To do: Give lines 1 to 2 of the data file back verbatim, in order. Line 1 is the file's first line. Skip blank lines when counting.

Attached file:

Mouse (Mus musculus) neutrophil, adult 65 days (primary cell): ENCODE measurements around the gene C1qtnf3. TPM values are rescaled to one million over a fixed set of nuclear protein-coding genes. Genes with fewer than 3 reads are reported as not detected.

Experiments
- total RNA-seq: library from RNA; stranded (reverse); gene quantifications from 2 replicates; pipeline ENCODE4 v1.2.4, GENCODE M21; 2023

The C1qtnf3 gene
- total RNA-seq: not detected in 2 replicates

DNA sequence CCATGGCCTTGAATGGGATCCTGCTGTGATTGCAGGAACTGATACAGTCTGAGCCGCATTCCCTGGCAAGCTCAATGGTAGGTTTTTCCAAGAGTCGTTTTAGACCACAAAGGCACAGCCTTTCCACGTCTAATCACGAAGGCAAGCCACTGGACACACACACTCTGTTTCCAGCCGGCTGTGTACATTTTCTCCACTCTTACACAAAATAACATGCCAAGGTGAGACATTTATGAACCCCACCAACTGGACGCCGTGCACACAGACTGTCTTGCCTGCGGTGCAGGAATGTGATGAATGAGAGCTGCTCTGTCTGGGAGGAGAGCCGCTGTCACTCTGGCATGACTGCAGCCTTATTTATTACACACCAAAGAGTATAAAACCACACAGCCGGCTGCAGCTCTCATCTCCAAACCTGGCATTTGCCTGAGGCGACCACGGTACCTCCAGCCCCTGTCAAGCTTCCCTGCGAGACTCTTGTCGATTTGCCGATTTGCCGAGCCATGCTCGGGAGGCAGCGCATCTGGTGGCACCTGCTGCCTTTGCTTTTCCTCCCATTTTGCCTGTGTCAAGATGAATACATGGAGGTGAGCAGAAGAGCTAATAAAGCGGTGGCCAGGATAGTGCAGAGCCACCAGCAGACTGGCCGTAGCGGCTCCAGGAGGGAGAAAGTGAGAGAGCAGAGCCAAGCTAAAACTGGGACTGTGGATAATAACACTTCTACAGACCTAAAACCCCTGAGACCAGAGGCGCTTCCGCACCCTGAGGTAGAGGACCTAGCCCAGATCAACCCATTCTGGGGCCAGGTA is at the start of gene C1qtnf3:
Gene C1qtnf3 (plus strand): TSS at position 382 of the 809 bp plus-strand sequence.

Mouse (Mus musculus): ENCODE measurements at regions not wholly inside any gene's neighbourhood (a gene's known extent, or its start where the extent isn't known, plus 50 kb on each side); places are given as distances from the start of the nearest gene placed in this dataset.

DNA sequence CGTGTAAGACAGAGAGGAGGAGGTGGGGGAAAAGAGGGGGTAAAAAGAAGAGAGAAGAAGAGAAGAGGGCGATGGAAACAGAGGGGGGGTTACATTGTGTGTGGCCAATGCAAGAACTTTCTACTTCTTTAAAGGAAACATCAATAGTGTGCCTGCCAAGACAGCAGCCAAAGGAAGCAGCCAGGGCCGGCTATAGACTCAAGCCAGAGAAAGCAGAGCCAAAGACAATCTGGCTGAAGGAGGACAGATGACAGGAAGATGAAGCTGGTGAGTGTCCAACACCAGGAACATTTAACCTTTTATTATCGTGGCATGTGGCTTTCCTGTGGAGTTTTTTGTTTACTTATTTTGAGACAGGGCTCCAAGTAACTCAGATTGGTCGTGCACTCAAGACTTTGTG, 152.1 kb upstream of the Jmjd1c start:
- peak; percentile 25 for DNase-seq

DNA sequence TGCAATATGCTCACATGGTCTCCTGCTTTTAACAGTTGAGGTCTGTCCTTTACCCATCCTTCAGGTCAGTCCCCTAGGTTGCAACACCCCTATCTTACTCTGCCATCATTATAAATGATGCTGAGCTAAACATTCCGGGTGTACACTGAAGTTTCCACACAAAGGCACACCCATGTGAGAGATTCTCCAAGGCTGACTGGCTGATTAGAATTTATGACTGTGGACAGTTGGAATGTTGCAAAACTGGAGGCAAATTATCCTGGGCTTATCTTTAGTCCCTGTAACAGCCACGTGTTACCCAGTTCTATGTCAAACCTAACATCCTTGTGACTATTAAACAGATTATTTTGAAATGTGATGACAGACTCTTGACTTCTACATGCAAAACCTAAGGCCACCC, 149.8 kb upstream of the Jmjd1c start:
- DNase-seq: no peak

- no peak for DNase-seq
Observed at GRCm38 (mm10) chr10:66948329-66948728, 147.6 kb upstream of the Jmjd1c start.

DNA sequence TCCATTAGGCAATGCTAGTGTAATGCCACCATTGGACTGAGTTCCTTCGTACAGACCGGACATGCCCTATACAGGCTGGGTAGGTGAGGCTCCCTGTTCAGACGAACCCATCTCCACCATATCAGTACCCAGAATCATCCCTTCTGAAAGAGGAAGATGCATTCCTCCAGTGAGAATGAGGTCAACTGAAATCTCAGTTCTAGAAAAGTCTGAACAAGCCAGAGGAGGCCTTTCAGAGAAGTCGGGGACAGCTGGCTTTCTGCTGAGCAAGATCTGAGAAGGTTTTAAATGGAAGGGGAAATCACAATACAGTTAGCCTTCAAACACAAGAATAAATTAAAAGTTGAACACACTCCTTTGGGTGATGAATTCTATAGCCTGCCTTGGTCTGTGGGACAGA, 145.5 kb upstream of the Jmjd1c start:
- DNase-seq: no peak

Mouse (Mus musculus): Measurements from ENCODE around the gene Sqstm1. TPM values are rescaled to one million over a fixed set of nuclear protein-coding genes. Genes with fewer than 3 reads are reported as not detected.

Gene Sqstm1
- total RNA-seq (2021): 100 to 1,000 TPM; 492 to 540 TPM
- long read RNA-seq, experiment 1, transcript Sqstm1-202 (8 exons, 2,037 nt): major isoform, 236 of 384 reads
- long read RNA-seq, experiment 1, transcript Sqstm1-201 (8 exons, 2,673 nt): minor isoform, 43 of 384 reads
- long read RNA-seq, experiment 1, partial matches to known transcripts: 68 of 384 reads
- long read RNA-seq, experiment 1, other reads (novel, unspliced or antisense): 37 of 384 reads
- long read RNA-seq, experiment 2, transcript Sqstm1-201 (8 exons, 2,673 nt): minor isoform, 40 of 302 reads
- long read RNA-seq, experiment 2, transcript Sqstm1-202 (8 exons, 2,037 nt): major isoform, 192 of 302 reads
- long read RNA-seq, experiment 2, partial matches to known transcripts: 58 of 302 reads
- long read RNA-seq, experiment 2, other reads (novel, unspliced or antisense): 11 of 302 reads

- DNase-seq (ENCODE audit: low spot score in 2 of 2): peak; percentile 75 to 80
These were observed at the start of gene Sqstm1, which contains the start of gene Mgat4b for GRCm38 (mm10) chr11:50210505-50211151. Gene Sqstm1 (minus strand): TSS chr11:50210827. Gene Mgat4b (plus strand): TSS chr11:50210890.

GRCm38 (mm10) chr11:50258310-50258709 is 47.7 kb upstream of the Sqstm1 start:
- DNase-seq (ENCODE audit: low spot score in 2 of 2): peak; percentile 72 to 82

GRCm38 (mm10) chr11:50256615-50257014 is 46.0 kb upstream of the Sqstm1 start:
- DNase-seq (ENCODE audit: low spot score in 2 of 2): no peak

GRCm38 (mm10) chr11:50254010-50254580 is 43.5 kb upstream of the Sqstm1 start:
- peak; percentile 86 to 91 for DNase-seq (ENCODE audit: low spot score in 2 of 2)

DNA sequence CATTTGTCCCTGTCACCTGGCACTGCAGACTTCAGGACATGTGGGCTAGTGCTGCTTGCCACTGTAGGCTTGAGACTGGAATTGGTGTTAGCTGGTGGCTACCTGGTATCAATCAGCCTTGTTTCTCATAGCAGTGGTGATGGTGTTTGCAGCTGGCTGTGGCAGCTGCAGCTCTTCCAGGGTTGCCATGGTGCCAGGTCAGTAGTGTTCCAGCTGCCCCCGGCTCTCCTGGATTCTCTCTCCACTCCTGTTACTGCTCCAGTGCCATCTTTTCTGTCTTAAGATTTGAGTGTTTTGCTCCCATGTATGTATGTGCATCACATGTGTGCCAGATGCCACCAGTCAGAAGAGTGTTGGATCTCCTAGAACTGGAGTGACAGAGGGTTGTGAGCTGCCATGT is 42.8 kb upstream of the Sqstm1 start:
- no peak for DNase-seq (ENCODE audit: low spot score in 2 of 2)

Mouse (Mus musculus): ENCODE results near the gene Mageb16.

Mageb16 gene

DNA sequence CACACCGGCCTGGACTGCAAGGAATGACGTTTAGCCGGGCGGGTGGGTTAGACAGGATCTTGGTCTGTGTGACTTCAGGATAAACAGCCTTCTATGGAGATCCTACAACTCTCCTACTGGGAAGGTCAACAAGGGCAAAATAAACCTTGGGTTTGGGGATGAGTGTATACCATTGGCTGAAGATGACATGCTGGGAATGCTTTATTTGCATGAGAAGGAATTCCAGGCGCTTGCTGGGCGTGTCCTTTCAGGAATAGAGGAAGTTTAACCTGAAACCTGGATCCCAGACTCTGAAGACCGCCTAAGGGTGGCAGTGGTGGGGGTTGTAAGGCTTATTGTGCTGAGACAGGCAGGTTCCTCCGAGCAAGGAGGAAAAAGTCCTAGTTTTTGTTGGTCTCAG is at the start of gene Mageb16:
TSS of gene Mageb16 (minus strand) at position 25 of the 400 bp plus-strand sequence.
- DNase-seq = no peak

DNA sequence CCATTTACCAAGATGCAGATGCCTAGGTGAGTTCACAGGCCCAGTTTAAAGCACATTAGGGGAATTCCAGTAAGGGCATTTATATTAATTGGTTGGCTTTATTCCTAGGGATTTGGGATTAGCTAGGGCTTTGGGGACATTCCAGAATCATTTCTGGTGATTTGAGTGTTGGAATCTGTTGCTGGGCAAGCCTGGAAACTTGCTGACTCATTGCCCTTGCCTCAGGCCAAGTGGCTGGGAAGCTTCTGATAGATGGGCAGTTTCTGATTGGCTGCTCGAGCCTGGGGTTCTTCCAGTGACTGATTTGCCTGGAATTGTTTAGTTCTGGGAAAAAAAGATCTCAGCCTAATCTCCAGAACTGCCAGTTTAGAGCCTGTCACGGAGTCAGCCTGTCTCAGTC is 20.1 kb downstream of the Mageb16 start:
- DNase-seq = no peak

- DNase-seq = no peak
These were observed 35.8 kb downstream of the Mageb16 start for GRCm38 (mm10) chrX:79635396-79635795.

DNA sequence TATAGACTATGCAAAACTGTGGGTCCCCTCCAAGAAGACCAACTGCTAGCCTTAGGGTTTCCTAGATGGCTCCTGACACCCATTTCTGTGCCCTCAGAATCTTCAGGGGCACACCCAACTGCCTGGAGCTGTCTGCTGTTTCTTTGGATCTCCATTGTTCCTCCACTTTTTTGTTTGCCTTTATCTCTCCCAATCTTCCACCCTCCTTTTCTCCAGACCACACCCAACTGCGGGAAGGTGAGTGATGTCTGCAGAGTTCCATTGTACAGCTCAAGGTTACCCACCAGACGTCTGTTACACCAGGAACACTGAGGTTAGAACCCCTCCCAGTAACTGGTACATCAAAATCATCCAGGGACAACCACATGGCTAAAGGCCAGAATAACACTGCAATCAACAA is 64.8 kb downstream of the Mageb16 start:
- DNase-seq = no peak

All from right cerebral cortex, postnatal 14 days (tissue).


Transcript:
Mouse (Mus musculus) neutrophil, adult 65 days (primary cell): ENCODE measurements around the gene C1qtnf3. TPM values are rescaled to one million over a fixed set of nuclear protein-coding genes. Genes with fewer than 3 reads are reported as not detected.

Experiments